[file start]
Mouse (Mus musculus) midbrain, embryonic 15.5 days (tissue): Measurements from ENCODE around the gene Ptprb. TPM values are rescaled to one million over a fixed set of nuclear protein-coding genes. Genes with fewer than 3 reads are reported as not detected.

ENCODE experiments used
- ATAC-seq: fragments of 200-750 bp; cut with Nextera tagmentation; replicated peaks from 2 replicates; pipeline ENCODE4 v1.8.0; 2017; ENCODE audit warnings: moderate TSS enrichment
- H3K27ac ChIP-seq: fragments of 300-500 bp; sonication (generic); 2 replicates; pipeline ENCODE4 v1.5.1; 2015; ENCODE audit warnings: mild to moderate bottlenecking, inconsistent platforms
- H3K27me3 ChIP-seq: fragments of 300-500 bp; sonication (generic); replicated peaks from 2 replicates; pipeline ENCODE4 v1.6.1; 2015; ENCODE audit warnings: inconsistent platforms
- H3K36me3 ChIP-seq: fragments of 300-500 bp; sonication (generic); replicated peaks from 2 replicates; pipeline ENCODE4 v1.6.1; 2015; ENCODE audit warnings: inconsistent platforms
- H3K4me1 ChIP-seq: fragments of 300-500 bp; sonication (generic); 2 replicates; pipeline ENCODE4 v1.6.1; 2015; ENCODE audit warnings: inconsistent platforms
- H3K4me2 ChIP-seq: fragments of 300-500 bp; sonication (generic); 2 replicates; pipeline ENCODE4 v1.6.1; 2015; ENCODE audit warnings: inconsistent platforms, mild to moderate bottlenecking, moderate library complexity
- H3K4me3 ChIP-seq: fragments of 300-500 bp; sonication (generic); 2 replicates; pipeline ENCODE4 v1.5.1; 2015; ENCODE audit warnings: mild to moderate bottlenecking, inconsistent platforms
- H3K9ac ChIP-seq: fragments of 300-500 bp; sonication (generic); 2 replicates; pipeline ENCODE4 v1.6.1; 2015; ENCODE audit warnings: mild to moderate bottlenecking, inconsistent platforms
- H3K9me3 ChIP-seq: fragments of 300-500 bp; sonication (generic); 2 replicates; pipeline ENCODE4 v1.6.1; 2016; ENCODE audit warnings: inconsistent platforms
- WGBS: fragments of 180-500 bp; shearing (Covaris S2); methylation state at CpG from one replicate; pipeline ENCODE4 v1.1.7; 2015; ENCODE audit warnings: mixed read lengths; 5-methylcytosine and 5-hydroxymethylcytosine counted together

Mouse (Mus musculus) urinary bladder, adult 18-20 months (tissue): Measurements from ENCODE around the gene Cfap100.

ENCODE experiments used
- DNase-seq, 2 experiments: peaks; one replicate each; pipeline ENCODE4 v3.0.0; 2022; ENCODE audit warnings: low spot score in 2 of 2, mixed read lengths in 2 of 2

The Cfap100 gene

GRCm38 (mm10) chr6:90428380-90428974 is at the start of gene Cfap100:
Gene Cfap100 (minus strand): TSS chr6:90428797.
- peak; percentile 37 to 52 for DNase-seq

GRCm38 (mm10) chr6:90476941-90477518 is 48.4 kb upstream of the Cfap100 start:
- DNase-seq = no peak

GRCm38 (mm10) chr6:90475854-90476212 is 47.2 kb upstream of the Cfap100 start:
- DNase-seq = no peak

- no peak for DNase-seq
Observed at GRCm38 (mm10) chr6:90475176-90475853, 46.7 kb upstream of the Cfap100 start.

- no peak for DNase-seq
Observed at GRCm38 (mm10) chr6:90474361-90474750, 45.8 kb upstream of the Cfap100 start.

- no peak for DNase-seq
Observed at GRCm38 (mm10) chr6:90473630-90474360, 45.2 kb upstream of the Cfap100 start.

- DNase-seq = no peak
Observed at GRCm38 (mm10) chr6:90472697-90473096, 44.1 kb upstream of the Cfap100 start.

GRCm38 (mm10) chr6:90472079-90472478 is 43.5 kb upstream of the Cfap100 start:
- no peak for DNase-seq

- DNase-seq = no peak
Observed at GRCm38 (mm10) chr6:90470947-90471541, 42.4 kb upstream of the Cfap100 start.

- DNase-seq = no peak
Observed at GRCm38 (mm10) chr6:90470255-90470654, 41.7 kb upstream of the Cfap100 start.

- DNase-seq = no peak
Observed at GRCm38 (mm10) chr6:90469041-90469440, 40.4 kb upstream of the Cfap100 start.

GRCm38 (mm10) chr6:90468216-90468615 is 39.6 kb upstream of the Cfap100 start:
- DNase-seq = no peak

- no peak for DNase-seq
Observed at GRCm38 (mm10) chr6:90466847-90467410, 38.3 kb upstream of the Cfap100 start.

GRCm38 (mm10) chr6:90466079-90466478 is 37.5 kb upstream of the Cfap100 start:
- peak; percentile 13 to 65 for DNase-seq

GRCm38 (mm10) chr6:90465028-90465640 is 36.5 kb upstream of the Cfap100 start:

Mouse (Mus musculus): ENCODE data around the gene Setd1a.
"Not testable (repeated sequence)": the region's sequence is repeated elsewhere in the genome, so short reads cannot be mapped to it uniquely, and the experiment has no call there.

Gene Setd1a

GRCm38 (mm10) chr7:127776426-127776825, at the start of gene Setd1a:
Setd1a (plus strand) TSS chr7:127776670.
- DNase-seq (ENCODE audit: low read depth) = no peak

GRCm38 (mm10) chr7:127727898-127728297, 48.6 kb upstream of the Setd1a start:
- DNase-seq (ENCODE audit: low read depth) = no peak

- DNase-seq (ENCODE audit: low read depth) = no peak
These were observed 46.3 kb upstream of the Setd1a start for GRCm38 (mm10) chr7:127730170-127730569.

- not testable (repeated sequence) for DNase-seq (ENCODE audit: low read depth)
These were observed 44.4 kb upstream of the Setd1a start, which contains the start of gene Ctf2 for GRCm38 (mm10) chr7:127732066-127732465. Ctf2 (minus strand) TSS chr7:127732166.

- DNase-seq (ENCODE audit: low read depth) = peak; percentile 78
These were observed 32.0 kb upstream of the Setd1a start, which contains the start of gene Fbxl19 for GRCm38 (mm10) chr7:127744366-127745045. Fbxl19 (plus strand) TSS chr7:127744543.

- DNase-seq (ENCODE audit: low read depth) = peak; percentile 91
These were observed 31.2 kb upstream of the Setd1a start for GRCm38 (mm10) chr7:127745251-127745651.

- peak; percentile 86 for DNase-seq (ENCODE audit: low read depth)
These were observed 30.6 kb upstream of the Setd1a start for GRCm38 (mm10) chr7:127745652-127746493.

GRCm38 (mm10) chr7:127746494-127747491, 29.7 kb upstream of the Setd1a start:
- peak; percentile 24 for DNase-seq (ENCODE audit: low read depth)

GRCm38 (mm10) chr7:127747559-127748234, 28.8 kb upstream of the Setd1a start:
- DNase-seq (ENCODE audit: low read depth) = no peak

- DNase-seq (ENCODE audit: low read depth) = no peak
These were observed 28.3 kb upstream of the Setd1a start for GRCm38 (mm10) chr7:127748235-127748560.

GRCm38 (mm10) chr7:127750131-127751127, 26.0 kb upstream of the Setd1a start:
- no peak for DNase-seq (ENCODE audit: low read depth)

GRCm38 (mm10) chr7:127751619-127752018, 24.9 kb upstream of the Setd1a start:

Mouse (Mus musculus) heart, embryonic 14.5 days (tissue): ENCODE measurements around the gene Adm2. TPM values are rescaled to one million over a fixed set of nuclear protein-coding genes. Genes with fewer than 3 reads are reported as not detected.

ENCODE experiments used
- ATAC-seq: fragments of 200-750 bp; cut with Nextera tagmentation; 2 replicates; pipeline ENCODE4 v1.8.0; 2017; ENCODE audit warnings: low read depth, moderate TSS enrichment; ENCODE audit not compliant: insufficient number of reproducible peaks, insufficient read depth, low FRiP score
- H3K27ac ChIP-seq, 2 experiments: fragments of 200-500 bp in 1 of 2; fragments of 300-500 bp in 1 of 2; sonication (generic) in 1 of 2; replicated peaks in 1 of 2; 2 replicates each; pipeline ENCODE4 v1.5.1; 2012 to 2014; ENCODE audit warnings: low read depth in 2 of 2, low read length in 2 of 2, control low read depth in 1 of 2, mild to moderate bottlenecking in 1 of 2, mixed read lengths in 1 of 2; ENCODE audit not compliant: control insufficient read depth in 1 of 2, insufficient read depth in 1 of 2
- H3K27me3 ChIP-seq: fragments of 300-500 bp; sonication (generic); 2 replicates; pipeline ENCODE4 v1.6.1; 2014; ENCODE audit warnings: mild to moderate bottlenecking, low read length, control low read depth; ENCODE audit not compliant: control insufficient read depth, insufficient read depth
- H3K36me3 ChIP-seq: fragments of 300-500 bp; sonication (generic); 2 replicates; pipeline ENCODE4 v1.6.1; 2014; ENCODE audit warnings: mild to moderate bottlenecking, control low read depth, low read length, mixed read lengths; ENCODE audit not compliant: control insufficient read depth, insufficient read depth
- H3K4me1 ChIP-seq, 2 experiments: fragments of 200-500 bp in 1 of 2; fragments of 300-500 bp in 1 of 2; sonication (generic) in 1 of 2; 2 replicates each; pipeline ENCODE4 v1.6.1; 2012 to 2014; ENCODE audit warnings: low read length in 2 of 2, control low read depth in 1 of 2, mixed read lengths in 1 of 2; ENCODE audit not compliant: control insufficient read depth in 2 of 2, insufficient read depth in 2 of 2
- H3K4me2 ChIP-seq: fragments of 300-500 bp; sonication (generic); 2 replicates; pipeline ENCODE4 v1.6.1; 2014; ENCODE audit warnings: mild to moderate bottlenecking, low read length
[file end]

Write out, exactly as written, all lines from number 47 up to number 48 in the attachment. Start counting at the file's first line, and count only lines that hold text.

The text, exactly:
Mouse (Mus musculus): ENCODE data around the gene Setd1a.
"Not testable (repeated sequence)": the region's sequence is repeated elsewhere in the genome, so short reads cannot be mapped to it uniquely, and the experiment has no call there.